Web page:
The use of staurosporine to elucidate intracellular signal transduction has been somewhat disapproved due to its wide range of biological effects, and certainly, it is no longer recommended for research into the specific role of PKC (Nixon, 1997; Way et al., 2000). Yet the use of staurosporine is still justified; staurosporine serves as a basic compound from which many of the more specific PKC inhibitors have been developed, including the specific PKC inhibitor RO 31-7549 used in the present study and in addition, the effect of staurosporine cannot be substituted by the collective effect of specific inhibitors (Condrescu et al., 1999). This latter fact alludes to the existence of as yet unknown protein kinases. The use of staurosporine is not uncomplicated as emphasised by our observation that the absolute response to K+, but not ET-1, was decreased in vessels cultured in the presence of staurosporine. The contractile effect of K+ is due to depolarisation of the cell membrane opening voltage controlled Ca2+ channels in the cell membrane. Since staurosporine did not affect Emax of ET-1, which would have been expected if staurosporine in general had affected the viability of the vessel, it is reasonable to conclude that co-culturing with staurosporine leads to an impairment of the function or number of voltage controlled Ca2+ channels.

Relevance to cerebrovascular pathophysiology

Organ culture induced changes are as such in vitro phenomena. Even so, there are preliminary data to suggest that alteration of the vascular receptor phenotype may also be relevant in the understanding of cerebrovascular diseases. In a rat model of stroke using temporary occlusion of the middle cerebral artery, the appearance of a contractile ETB receptor has been demonstrated in the middle cerebral artery (Ahlrot et al., 2001), and in a rat model of subarachnoid haemorrhage, increased potency toward ET-1 in the basilar artery was observed (Alafaci et al., 1990). Therefore, it might be suggested, that the changes induced in the culture cabinet to some extent mimics events taking place in the course of cerebrovascular diseases (although certainly, more experimental data are needed to substantiate such a claim). Knowledge of the involvement of protein kinases in short-term receptor changes in vascular smooth muscle cells may thus have a bearing on providing future pharmacological targets for treatment of these diseases. When considering the involvement of protein kinases, the complexity of intracellular signal transduction and, indeed the interaction between different pathways, must be taken into account (Garrington & Johnson, 1999; Schaeffer & Weber, 1999). Therefore, although only PKA and PKC have been considered, it is likely that other pathways are also involved, e.g. the MAPkinase pathway.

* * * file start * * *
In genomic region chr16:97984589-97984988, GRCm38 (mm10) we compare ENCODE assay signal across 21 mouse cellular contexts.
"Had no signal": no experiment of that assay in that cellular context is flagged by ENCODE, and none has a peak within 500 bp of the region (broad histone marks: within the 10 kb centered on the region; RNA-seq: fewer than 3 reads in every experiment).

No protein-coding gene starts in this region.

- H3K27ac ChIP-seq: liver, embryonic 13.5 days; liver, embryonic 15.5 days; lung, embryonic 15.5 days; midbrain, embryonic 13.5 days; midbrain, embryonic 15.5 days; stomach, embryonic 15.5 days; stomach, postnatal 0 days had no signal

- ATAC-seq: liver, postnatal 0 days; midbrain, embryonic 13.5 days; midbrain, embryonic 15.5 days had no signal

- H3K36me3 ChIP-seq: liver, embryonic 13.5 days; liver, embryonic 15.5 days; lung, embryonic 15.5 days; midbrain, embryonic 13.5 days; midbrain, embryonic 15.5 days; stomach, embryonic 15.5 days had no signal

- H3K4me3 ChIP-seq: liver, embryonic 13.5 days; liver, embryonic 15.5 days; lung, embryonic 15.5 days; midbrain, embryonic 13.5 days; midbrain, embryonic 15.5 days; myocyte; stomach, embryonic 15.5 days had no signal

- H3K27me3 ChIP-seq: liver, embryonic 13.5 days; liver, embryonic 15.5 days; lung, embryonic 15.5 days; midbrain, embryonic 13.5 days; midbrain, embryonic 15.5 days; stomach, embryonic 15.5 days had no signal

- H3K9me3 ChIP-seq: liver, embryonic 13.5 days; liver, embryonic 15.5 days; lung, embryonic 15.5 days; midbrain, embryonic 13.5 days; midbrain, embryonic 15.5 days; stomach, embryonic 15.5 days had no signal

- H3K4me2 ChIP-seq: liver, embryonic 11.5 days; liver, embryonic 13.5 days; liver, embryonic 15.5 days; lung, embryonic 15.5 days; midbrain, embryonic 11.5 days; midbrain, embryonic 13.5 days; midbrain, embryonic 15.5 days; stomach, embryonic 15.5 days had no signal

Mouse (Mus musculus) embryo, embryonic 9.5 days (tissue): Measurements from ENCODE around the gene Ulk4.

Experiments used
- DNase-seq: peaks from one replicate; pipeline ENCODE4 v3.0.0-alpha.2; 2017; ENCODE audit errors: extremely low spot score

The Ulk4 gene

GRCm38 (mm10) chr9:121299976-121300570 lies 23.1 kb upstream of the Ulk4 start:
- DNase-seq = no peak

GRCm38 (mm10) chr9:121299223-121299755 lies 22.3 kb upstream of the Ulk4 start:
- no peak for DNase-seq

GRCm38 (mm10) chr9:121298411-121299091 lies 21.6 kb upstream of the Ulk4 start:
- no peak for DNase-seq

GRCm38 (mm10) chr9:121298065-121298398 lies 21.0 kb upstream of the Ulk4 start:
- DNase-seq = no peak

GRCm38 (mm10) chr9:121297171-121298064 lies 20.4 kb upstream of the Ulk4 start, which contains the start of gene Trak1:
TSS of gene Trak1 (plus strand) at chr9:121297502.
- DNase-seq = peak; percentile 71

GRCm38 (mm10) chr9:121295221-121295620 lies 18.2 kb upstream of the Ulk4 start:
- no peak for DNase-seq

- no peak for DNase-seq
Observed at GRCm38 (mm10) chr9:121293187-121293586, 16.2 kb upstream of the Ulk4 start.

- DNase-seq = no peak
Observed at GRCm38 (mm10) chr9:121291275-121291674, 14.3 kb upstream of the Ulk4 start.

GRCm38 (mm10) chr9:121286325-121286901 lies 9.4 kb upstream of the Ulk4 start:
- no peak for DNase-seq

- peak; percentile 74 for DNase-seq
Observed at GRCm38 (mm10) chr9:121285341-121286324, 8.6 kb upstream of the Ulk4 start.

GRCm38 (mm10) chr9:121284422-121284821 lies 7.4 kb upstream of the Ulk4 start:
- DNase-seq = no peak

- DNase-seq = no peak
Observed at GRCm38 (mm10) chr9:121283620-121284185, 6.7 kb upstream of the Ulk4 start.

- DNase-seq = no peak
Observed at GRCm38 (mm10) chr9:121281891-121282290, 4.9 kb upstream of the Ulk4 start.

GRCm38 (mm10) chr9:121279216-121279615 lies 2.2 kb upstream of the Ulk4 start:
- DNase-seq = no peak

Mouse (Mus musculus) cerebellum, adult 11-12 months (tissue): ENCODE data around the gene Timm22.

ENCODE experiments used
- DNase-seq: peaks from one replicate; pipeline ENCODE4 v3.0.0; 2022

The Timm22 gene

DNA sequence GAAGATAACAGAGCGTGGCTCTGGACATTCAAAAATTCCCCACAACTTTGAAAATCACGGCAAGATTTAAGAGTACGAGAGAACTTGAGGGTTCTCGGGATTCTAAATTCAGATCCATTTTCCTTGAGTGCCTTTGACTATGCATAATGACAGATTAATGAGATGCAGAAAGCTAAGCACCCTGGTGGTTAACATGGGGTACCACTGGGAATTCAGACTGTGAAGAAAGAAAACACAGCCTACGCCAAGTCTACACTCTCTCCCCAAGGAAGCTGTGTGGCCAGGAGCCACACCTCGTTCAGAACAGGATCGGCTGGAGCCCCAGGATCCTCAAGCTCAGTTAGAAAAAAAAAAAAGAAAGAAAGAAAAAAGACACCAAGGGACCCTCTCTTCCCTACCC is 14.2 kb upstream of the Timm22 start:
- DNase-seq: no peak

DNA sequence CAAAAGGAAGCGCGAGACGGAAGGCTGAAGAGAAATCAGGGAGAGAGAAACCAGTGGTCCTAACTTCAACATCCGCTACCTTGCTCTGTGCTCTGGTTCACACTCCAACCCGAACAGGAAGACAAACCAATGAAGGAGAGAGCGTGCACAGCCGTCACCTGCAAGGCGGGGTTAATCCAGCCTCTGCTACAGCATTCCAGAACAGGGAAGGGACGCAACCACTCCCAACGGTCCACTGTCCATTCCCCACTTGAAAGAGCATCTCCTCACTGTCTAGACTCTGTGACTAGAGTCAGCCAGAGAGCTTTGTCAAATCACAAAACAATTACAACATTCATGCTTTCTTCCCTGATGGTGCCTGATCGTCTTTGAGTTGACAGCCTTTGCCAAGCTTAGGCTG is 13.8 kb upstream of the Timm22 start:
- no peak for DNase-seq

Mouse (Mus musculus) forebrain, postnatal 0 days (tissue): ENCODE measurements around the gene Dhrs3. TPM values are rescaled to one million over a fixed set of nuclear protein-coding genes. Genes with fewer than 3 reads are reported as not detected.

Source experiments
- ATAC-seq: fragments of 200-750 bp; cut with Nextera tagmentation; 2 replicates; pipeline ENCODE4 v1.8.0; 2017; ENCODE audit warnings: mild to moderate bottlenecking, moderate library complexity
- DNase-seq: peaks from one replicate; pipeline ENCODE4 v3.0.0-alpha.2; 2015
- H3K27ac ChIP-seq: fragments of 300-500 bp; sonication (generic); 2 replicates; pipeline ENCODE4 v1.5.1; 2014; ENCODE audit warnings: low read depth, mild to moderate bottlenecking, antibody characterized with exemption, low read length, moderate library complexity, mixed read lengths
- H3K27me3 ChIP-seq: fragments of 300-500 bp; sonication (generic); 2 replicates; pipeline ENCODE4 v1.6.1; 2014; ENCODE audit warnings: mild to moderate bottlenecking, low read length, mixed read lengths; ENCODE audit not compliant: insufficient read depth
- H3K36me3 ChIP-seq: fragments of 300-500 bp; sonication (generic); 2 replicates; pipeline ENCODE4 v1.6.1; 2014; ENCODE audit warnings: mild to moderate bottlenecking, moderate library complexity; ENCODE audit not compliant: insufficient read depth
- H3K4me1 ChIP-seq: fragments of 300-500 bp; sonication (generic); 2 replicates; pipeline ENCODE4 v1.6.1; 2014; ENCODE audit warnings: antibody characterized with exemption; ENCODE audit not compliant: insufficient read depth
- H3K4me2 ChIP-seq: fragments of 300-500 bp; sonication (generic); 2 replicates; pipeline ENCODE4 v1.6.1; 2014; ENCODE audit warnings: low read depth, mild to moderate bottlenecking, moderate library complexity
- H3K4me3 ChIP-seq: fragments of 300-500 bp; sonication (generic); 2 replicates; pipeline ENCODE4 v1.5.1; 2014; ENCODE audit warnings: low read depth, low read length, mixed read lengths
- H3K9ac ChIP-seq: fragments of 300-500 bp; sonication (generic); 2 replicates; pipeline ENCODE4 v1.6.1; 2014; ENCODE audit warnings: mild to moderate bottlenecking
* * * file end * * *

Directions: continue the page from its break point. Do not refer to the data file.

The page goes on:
This work was supported by Swedish Research Council (grant no. 5958), King Oscar V and Queen Victoria Foundation (Sweden), the Leo Foundation and the Foundation for Research in Neurology (the latter two both in Denmark). Karen Eskesen is thanked for her technical assistance in carrying out some of the real time RT–PCR parts of the study.


base pairs
elongation factor 1
myosin light chain kinase
protein kinase A
protein kinase C
sarafotoxin 6c